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Life was bliss for 25-year-old Tyquela Able. It was 2015 and she was loving motherhood and her new baby boy, Kimahni. But when her son was nine months old, Ms. Able was feeling fatigue that wasn’t simply the normal tiredness that comes from parenting an infant.
“I couldn’t go three steps up the stairs without feeling out of breath,” she says. Then she lost her appetite. After visits to urgent care, the local hospital, her primary care physician and a battery of tests, diagnoses ran from gallbladder disease to pneumonia. Ultimately, she was sent to MedStar Washington Hospital Center.
“Then everything happened so fast,” she recalls. “I had a series of tests including an echocardiogram, which showed that the left ventricle of my heart wasn’t pumping correctly.” Ms. Able was not getting adequate oxygenated blood to her body—her heart was failing.
“I was really shocked!” she says. But Ms. Able—a born optimist—thought “things could always be worse.” With her faith and her family, she felt all would be ok.
“They first tried a defibrillator to see if that would help, but it didn’t,” she says. “That’s when the doctors told me I needed an LVAD [left ventricular assist device] to serve as a bridge to heart transplantation.”
“I had my battery put in a fanny pack in a fashionable color. It was just when fanny packs were coming back in style!” she says.
Then Ms. Able went on with her life. A call came a little over two years later: A heart was available. Sadly, the organ proved to be diseased. So, Ms. Able’s agonizing wait continued.
“Then I got a call this past April. It was 7:30 p.m. and we were watching a movie. We ignored the ringing at first because it was an unfamiliar number. Finally, my Mom answered it. There was a heart for me, and they asked if I wanted it, and of course, I did.”
“COVID was not on my mind,” she says. “I trust the transplant team. I trust my surgeon, Dr. Molina. When I told my son that mommy was getting her heart, he was so excited he wanted to kiss my chest.”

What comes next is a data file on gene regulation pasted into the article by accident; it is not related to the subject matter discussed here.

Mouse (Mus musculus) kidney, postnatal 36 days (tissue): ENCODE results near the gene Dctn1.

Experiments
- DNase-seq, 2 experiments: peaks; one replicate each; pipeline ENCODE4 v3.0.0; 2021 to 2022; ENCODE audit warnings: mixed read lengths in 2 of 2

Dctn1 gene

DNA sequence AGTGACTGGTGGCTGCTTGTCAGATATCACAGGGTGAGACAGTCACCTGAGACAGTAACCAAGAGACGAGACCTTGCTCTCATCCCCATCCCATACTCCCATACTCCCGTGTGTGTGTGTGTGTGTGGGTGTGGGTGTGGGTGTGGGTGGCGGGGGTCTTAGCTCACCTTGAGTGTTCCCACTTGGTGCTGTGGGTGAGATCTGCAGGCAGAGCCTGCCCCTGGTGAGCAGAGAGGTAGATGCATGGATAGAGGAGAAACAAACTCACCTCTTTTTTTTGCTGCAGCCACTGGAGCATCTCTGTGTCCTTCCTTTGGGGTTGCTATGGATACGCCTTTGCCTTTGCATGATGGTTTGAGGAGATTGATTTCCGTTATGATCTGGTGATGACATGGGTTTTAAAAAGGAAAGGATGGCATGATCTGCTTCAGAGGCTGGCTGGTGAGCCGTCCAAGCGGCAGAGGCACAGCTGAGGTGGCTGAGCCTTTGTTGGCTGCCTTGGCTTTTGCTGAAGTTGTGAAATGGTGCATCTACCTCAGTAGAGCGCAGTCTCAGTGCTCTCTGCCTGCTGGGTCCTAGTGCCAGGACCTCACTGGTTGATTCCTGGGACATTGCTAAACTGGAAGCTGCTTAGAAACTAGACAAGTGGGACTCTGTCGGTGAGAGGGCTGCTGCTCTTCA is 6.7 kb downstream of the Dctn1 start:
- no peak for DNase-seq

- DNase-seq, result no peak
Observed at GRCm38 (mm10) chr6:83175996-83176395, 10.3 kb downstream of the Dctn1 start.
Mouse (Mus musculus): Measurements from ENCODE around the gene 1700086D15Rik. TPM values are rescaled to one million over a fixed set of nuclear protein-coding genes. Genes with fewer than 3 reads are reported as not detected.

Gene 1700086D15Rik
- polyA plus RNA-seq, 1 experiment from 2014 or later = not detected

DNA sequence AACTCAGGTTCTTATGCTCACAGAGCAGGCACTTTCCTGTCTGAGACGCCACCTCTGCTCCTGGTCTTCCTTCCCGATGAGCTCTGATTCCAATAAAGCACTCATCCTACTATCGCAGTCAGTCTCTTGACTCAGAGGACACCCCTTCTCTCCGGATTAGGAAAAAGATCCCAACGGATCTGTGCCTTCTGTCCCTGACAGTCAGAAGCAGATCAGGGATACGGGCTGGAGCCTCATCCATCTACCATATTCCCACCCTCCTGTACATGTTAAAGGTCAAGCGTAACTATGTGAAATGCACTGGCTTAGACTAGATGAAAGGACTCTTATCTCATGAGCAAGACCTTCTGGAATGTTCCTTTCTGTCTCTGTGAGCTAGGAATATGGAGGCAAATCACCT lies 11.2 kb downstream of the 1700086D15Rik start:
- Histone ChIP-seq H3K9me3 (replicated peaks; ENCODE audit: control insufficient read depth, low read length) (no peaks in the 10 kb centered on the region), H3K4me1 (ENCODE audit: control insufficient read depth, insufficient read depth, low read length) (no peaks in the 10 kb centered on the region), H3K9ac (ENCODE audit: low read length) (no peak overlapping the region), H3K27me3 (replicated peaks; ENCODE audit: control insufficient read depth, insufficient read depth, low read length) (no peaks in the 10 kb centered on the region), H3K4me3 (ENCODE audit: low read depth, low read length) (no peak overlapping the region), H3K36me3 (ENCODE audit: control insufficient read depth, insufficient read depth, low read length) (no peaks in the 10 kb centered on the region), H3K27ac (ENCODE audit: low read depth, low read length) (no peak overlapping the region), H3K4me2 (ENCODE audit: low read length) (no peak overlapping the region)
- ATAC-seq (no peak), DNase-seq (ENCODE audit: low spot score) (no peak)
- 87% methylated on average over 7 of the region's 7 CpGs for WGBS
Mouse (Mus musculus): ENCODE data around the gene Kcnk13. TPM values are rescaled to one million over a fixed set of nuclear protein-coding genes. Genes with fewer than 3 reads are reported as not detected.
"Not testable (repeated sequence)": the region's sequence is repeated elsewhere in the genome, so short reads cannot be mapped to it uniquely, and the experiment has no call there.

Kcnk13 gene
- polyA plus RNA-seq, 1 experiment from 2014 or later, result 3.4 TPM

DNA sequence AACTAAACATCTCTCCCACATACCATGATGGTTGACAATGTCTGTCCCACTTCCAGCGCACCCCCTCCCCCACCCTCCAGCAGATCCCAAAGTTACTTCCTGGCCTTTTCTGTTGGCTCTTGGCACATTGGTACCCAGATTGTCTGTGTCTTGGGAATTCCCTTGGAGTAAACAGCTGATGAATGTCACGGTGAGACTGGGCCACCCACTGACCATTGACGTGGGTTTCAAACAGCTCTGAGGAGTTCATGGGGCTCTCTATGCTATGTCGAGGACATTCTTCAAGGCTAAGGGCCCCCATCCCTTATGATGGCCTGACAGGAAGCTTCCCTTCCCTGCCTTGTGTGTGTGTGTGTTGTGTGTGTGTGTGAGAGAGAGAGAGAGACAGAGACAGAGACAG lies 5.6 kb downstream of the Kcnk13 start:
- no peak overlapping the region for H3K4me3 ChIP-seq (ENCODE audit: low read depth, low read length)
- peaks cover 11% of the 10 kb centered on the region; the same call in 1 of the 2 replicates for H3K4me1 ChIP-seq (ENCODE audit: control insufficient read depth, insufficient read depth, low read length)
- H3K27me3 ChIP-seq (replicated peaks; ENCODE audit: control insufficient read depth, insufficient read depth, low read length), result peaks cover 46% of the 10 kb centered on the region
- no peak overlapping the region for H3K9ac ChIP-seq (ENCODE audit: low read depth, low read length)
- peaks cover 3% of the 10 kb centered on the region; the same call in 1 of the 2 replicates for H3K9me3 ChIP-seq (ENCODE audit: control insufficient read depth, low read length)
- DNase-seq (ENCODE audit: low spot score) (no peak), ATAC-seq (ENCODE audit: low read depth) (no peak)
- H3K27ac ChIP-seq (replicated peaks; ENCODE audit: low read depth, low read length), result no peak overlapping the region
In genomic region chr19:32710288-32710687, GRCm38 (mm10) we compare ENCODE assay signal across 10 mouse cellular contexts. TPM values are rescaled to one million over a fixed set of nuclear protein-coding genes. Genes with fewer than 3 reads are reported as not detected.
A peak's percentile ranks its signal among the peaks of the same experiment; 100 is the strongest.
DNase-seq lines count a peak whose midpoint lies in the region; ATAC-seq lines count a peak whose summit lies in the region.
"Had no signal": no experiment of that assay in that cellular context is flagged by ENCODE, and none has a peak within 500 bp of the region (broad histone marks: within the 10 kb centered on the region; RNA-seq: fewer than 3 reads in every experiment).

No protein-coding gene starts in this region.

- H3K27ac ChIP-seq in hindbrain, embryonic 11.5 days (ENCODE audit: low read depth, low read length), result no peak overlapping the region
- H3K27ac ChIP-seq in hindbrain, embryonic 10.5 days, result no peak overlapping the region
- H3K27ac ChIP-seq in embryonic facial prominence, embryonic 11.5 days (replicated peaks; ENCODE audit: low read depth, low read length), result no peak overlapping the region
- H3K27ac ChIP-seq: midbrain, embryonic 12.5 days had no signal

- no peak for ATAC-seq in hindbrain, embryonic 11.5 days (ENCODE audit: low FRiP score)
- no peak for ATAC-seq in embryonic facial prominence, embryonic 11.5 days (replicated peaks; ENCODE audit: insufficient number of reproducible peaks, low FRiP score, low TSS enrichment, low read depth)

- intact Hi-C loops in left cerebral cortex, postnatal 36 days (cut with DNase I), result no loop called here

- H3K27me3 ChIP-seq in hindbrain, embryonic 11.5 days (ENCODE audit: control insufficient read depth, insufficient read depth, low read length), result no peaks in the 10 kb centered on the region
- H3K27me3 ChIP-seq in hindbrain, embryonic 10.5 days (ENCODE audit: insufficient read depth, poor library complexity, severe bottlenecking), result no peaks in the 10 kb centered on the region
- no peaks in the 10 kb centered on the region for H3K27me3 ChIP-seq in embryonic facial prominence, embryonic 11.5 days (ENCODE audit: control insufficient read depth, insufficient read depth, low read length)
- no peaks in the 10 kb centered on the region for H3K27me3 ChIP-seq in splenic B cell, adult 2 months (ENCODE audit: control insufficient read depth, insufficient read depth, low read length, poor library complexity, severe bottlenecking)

Her mother and Ms. Able’s fiancé, John Lloyd, drove her to the hospital and had to leave her because of restrictions on visitors. “But it wasn’t too bad,” she says. “After three days in intensive care, we used FaceTime® and ZOOM. I was up and walking as soon as possible. They wanted me safely out of the hospital quickly because of COVID. And I was motivated to get home as soon as I could, too.”
Just two weeks later Ms. Able was discharged. “I feel pretty good,” she says. Good enough to be walking up to five miles and to complete the last chapters of the book she is writing. “It’s my story with devotionals to help people going through the same experience,” she says. “I understand that dealing with heart failure and facing transplant can be overwhelming, and I’m happy to be able to help.”
What Is an LVAD?
A left ventricular assist device, or LVAD, is a mechanical pump implanted inside the chest to help a weakened heart pump blood. The LVAD doesn’t replace the heart, but just helps it do its job. LVADs can mean the difference between life and death for those waiting for a heart transplant and are often called a “bridge to transplant.”